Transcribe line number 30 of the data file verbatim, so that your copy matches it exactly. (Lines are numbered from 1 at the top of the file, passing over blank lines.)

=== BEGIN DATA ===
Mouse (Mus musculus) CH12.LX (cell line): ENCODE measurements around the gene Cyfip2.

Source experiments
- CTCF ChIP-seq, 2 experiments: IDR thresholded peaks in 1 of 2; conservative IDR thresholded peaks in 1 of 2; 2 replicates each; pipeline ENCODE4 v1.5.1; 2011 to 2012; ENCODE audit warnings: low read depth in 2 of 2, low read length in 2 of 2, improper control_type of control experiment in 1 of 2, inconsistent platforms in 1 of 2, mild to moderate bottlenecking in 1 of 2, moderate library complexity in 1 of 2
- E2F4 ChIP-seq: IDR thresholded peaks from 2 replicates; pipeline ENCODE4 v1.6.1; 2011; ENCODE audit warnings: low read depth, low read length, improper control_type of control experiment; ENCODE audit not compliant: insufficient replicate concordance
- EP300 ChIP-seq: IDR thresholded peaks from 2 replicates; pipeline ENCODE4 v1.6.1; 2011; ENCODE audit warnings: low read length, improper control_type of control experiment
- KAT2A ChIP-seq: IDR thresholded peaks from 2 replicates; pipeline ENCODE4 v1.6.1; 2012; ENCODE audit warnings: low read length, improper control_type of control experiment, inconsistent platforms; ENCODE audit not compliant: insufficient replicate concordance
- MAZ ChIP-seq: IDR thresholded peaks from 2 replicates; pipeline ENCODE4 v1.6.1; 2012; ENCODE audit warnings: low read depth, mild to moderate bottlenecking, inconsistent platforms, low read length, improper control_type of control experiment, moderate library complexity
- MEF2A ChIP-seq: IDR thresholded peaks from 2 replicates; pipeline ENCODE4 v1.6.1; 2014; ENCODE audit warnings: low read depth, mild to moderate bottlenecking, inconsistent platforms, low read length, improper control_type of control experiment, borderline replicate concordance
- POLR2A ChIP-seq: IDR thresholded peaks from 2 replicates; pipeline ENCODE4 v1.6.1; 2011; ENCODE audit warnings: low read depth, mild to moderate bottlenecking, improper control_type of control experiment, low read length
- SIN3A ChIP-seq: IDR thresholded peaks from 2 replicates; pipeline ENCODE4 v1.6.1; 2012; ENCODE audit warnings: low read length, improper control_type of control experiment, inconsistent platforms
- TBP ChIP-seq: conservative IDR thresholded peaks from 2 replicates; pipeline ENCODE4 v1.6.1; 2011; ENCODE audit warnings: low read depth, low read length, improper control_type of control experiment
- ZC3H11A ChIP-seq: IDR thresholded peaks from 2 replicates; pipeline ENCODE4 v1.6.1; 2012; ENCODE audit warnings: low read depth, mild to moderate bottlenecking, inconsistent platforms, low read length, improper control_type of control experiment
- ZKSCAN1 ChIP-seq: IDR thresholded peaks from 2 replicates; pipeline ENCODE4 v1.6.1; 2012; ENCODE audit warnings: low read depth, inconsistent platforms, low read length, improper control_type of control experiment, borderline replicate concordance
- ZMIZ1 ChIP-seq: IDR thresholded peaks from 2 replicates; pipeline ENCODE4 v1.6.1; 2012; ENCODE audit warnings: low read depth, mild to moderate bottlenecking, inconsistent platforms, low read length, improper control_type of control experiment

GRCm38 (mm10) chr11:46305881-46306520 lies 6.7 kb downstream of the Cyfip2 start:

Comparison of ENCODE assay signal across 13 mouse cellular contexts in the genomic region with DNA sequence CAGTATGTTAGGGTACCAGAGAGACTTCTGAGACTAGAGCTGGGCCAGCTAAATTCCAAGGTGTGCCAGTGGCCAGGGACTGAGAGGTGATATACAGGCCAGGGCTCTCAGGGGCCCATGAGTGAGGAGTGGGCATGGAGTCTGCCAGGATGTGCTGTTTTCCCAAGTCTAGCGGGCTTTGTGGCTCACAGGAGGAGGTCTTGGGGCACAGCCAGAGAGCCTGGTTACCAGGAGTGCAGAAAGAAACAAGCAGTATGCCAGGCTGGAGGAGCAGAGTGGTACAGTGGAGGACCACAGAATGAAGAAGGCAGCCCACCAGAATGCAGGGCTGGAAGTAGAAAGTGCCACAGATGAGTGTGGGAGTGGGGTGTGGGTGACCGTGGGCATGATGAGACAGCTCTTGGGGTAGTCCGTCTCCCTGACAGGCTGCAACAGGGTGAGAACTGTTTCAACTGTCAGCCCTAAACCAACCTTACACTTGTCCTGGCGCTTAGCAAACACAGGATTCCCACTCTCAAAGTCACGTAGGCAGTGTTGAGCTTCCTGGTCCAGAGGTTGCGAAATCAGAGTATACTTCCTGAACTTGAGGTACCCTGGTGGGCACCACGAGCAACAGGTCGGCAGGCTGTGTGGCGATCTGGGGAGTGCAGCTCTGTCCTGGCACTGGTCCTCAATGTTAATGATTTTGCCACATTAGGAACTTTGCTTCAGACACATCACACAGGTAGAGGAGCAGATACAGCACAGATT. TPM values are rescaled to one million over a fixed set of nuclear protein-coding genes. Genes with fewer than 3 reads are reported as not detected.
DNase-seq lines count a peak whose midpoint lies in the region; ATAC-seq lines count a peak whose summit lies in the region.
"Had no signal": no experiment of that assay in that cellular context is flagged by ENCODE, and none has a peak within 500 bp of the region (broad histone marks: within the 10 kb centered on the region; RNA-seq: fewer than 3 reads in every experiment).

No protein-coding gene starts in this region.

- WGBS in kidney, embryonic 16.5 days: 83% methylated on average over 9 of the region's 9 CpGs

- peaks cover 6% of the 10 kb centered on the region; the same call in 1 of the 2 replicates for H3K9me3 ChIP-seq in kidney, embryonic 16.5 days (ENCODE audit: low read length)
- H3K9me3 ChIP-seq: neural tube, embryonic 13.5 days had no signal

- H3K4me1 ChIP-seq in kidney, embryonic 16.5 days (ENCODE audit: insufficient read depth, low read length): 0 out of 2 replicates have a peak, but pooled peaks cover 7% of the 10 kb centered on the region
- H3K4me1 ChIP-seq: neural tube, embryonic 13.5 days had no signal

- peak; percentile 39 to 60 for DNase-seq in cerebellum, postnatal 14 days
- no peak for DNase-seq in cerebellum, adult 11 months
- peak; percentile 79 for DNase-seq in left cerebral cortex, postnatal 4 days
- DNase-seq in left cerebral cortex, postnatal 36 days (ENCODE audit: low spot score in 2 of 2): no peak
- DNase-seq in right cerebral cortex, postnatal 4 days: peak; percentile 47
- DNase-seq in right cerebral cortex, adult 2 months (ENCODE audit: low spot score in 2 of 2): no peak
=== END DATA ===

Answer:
- DNase-seq in right cerebral cortex, adult 2 months (ENCODE audit: low spot score in 2 of 2): no peak